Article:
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Question about entropy

  1. Dec 8, 2015 #1
    The most common illustration of entropy is the box with the partition and the two gases on either side. It took energy to separate the gases on either side of the partition, but if we remove the partition, no additional work needs to be done in order to get them to mix. We must expend more energy if we want to separate the gases again. So it's concluded that entropy is always on the rise, since no work needs to be done in order to sustain it.

    But what about oil and water. In fact, we don't even have to bring up oil and water. Let's consider the gases. Which gases are they? Helium and argon perhaps? Both are noble so they won't interact, and one has a higher atomic mass than the other, so one will settle in the middle of the box (assuming the box is in free fall) while the other rests beyond it. The gases will naturally separate themselves, just as the iron of a molten planet sinks to the bottom and the water floats to the top.

    Like oil and water, many admixtures of elements and compounds naturally tend toward heterogeneity. The longer a rock has to cool, the larger its constituent crystals are.

    Anyways, my question is "Why do we really believe that entropy is on the rise?"
     
  2. jcsd
  3. Dec 8, 2015 #2

    DrClaude

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    Deep down, the 2nd law is basically a law of probability: we observe the most probable outcome. For any large enough system (thermodynamic limit), the fluctuations around the most probable outcome are themselves so tiny that they are not observable. That's why we are very confident that entropy always increases, as it corresponds to a change towards a more probable situation.

    Be careful about the "order/disorder" analogies that are often used to portray entropy, as they can be misleading. In the case of water and oil, for instance, you have to consider that the interaction between two water molecules is so much more favorable than between a water molecule and an oil molecule, that it is worth it to have a reduced entropy due to the separation of the mixture, as much more entropy will be gained by the lower energy situation of water with water and oil with oil. By considering order only, you could never explain the phase transitions gas → liquid and liquid → solid.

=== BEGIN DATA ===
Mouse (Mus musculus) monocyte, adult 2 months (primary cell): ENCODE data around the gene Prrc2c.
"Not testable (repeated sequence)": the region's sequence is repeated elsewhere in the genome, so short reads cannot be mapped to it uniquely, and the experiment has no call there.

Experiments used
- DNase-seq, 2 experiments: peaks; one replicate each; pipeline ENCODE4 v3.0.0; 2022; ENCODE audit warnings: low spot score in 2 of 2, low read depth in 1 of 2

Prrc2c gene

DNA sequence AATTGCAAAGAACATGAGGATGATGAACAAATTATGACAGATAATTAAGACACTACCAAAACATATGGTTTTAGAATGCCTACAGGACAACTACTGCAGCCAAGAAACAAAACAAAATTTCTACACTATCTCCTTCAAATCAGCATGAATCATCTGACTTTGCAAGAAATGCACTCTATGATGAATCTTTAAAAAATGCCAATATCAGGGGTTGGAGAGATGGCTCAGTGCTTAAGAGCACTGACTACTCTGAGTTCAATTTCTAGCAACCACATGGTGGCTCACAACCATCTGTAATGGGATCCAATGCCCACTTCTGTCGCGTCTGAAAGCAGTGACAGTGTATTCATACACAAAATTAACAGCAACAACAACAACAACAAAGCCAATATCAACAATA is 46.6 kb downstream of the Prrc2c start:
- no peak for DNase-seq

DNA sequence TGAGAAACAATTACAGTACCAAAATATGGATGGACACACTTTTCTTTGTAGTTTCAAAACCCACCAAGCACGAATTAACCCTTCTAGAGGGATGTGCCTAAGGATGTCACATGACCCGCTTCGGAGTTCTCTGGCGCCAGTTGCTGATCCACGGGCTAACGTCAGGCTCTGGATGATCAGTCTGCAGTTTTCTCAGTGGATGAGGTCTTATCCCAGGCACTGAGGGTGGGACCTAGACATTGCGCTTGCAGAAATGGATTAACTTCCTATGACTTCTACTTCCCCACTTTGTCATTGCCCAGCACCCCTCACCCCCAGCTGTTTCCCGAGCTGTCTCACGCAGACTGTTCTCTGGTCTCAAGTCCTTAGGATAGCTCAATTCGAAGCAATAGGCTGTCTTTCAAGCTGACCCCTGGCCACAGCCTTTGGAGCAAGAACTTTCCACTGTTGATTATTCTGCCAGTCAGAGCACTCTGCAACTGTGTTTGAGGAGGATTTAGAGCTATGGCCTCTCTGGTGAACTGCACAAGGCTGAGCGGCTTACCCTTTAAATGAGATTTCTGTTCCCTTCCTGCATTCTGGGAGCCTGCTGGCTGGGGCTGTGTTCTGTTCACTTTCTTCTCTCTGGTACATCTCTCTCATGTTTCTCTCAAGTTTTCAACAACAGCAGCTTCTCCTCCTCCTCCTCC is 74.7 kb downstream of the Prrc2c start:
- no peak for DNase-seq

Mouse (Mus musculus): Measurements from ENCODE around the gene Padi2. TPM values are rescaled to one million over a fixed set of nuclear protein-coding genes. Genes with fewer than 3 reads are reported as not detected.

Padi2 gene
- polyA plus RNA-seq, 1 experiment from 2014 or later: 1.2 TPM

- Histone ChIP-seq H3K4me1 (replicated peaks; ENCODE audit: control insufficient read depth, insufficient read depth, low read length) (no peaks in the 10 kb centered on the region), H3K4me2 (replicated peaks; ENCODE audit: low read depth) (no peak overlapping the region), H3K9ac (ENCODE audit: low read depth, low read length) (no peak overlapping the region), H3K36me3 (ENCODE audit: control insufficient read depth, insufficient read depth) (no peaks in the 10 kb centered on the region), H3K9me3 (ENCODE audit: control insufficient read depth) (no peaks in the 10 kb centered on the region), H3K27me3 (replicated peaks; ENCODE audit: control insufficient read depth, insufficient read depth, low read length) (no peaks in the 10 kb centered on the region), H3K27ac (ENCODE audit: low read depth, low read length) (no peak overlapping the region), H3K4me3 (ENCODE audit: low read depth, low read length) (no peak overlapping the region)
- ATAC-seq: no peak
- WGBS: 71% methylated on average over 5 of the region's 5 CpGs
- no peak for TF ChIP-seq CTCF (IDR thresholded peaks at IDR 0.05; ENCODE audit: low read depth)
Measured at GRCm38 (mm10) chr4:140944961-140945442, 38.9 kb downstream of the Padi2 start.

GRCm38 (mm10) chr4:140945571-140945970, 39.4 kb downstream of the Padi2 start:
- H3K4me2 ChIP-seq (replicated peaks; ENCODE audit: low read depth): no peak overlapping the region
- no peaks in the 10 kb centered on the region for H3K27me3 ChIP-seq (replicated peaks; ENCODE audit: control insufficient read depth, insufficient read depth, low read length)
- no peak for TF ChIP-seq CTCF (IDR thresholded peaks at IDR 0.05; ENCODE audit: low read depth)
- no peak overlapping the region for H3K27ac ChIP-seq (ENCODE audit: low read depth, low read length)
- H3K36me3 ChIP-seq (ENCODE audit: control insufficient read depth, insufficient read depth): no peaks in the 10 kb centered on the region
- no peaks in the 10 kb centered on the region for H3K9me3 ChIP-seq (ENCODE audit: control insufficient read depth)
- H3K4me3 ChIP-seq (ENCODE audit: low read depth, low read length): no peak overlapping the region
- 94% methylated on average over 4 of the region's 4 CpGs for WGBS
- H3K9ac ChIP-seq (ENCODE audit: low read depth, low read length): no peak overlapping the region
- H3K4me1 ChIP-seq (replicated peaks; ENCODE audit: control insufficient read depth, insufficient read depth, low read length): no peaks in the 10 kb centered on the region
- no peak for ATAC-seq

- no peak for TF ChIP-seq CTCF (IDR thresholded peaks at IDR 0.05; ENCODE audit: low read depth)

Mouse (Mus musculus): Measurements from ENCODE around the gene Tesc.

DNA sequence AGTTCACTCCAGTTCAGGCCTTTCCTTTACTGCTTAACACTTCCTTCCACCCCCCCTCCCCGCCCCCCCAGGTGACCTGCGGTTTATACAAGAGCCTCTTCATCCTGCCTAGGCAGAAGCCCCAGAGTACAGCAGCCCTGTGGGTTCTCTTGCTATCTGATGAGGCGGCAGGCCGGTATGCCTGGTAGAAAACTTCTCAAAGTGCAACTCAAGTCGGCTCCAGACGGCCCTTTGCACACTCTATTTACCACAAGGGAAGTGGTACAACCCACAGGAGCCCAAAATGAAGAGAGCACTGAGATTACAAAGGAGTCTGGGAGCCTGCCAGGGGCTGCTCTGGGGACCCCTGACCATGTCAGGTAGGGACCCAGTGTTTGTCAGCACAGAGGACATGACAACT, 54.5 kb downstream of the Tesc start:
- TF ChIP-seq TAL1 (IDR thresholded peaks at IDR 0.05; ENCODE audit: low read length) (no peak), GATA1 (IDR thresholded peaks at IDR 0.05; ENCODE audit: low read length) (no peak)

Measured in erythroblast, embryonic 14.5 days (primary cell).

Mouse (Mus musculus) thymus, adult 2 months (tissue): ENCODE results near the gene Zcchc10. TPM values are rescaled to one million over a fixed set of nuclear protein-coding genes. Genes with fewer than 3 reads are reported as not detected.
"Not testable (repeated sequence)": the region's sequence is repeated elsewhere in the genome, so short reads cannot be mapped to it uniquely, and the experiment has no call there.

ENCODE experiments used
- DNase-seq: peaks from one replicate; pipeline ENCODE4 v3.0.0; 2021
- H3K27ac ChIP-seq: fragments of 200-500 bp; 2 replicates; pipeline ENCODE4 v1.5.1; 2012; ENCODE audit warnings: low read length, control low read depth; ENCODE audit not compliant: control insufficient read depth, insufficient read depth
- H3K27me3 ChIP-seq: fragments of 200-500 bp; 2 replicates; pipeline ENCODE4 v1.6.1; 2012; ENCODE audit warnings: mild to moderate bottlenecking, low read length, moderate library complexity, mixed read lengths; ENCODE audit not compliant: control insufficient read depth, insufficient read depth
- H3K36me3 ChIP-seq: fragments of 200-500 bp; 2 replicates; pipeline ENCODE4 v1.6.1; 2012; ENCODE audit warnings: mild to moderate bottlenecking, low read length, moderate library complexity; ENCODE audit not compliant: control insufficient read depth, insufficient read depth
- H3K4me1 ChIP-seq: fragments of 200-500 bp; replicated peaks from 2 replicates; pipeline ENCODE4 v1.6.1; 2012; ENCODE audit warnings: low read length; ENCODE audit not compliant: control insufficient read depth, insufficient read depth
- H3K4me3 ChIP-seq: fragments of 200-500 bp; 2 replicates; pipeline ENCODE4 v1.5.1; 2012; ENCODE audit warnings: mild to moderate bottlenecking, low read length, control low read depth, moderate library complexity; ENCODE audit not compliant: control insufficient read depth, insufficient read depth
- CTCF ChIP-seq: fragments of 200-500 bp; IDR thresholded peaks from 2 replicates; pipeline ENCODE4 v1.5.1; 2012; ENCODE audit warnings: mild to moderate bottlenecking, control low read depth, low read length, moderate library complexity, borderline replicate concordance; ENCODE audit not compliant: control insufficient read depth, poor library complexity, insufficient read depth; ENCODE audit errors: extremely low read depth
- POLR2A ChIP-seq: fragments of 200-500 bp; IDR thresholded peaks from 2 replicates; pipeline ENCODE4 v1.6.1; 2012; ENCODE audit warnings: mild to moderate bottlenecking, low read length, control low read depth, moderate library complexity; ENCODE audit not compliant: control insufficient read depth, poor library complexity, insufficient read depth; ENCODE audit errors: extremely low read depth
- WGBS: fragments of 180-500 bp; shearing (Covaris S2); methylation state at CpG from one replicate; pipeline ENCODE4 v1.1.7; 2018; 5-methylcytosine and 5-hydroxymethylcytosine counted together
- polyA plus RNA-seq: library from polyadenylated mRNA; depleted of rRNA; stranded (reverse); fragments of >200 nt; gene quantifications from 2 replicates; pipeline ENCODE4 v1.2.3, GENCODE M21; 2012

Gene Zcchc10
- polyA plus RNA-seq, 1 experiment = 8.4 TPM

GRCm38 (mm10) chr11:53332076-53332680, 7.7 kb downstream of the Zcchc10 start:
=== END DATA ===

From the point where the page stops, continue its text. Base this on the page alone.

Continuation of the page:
Note also that gravity has a lot to do with the fact that iron is found at the center of the Earth.
     
  4. Dec 9, 2015 #3
    Entropy never decreases in a closed system. These systems you are discussing are not closed. Usually the ringer is that the process that increases order gives off heat, and this heat increases the entropy of the surrounding materials more than the order results in a decrease.

    In the case of the crystallizing rocks the heat given off is called the "heat of fusion." If the rock cannot give off this heat, it will not crystallize.

    Suppose one puts oil and water into a system and mixes them vigorously. One may use these facts to predict that the process of the oil and water separating will produce heat that more than makes up for the decrease in entropy due to the separation of the materials. But I'm not certain: if that's wrong I'd like to know about it.
     
  5. Dec 10, 2015 #4

    DrClaude

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    Sorry, but this is wrong on two levels. First, I think you mean isolated, not closed. When talking about a box containing gases, or a mixture of oil and water, we are definitely considering closed systems, with no exchange of matter with the outside. Even then, what you said is not correct. Any closed and isolated system that is not in internal equilibrium will move towards equilibrium and will see its entropy increase.

    In cases where additional heat is produced, that heat can be used to raise the temperature of the system itself. It corresponds to what I was mentioning above: the lowering of entropy due to the segregation is compensated by an increase of entropy elsewhere, in this case due to the increase in kinetic energy. Your statement to that effect was correct.
     
  6. Dec 10, 2015 #5
    I mean closed in the sense that nothing whatsoever enters or leaves the system. No matter, no energy, no exchange at all.

    Also, perhaps "never decrease" threw you off. Entropy may increase or remain constant.
     
  7. Dec 10, 2015 #6
    I agree with Dr Claude. You are confusing a closed system with an isolated system. In an isolated system, entropy cannot decrease, but, in a closed system, entropy can definitely decrease.

    Closed System: No exchange of mass with the surroundings

    Isolated System: No exchange of mass, heat, or work with the surroundings.
     
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